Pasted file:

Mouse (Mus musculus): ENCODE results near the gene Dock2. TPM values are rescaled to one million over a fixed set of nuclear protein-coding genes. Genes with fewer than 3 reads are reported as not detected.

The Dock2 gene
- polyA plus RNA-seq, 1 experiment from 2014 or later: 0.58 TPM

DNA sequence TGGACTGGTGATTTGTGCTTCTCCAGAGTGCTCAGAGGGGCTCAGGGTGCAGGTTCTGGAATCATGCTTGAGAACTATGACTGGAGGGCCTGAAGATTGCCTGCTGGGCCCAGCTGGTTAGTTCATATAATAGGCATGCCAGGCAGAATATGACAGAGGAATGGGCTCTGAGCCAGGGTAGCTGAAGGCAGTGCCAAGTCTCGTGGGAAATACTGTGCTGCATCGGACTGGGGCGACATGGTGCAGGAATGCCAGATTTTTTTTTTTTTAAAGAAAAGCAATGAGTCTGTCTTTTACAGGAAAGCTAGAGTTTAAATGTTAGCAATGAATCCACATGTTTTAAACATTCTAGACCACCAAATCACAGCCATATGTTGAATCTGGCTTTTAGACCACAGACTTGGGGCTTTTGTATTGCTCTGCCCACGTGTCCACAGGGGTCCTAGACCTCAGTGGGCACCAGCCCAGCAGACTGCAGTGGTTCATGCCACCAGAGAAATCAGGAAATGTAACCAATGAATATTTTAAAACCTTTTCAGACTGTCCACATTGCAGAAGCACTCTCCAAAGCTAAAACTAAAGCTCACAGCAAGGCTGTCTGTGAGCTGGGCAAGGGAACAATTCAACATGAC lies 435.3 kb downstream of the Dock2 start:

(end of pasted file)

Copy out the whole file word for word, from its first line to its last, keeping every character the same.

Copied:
Mouse (Mus musculus): ENCODE results near the gene Dock2. TPM values are rescaled to one million over a fixed set of nuclear protein-coding genes. Genes with fewer than 3 reads are reported as not detected.

The Dock2 gene
- polyA plus RNA-seq, 1 experiment from 2014 or later: 0.58 TPM

DNA sequence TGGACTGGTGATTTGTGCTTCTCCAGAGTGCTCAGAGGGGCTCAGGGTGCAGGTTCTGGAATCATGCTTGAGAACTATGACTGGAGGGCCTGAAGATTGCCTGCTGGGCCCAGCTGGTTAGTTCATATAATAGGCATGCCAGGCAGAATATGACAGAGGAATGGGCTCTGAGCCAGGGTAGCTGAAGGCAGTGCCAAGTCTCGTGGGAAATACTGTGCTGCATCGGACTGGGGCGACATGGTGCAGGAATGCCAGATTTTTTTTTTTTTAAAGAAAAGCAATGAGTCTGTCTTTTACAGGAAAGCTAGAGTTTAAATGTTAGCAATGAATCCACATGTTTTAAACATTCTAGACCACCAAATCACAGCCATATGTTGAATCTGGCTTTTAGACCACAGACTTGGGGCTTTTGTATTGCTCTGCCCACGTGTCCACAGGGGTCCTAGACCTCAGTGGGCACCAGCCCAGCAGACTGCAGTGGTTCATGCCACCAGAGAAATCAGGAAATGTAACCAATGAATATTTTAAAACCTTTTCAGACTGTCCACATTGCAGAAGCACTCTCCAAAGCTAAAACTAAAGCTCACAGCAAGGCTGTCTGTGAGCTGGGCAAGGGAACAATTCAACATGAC lies 435.3 kb downstream of the Dock2 start: